Security researchers from Eclypsium have detailed yesterday a new variation of the Spectre attack that can recover data stored inside a secure CPU area named the System Management Mode (SMM).
For those unfamiliar with CPU design, the SMM is a special x86 processor mode that not even highly-privileged software such as kernels or hypervisors cannot access or interrupt.
Every time code is sent to the SMM, the operating system is suspended and the CPU uses parts of the UEFI/BIOS firmware to execute various commands with elevated privileges and with access to all the data and hardware.
During these "interrupts," as they are known, the SMM suspends the operating system and runs firmware-specific code that handles power management, system hardware control, or proprietary OEM code —in other words keeping the hardware running smoothly while the software runs on top.
Because of its critical role in keeping the hardware alive and its deep connections to all areas of the computer, software applications of any kind are not allowed to interact with the SMM, for both maintenance and security reasons.
But the SMM mode was designed and released into production in the early 90s, and not that many protections were included from the get-go.
On Intel CPUs, access to the SMM is protected by a special type of range registers known as System Management Range Register (SMRR).
In research published on Thursday, the Eclypsium team has modified one of the public proof-of-concept codes released for the Spectre variant 1 (CVE-2017-5753) vulnerability to bypass the SMRR protection mechanism and access data stored inside the System Management RAM (SMRAM) —the area of the physical memory where SMM stores and runs its working data.
"These enhanced Spectre attacks allow an unprivileged attacker to read the contents of memory, including memory that should be protected by the range registers, such as SMM memory," the Eclypsium team says.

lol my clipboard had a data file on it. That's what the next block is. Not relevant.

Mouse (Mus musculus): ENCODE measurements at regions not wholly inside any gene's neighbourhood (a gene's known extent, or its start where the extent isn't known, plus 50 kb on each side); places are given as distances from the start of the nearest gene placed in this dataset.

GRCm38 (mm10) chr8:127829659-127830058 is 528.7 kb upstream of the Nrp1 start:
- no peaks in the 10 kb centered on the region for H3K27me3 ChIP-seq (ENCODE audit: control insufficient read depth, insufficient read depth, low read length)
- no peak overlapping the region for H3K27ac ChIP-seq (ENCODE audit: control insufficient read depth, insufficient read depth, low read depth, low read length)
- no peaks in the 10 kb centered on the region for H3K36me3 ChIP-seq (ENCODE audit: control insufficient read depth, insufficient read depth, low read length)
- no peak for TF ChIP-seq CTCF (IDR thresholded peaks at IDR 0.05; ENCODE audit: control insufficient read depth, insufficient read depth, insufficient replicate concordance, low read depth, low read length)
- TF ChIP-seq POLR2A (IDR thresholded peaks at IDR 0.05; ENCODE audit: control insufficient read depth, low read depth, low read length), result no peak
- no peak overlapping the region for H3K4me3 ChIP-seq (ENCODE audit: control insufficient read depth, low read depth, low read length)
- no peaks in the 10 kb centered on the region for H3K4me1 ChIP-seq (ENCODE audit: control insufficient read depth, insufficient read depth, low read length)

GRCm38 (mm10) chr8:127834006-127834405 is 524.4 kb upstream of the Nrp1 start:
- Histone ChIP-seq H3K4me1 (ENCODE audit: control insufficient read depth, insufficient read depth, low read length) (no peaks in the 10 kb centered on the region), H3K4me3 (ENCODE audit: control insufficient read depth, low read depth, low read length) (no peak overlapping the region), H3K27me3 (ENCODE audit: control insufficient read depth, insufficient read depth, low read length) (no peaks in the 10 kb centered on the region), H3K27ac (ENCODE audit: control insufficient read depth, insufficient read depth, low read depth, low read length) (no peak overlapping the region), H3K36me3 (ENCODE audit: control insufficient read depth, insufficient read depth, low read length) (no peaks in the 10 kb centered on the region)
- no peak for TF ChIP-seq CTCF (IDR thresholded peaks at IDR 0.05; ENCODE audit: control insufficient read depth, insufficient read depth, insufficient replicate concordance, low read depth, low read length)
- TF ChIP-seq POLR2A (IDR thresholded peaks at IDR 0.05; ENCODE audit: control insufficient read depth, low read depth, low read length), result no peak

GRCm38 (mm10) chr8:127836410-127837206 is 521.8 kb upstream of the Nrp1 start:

"This can expose SMM code and data that was intended to be confidential, revealing other SMM vulnerabilities as well as secrets stored in SMM," researchers said.
Furthermore, since the attack was successful at revealing SMRAM and SMM data, the Eclypsium team also believes it could be used to reveal other type of info stored inside the physical memory, not just the one related to SMM.
While their experimental attack was crafted to work around the Spectre variant 1 vulnerability, researchers said that using Spectre variant 2 (CVE-2017-5715) can also achieve the same results.
Researchers said they've notified Intel of their new Spectre attack variation in March. Intel says that the original patches for the Spectre variant 1 and variant 2 should be enough to block the attack chain discovered by the Eclypsium team.
"We have reviewed Eclypsium's research and, as noted in their blog, we believe that the existing guidance for mitigating Variant 1 and Variant 2 will be similarly effective at mitigating these scenarios," an Intel spokesperson said. "We value our partnership with the research community and are appreciative of Eclypsium’s work in this area."
The Eclypsium report provides a deeper technical dive into the research team's attack. Eclypsium is headed by Yuriy Bulygin, the former head of Intel's Advanced Threat Research team at Intel Security and microprocessor security analysis team at Intel Corporation. He is also the creator of the CHIPSEC open-source security framework.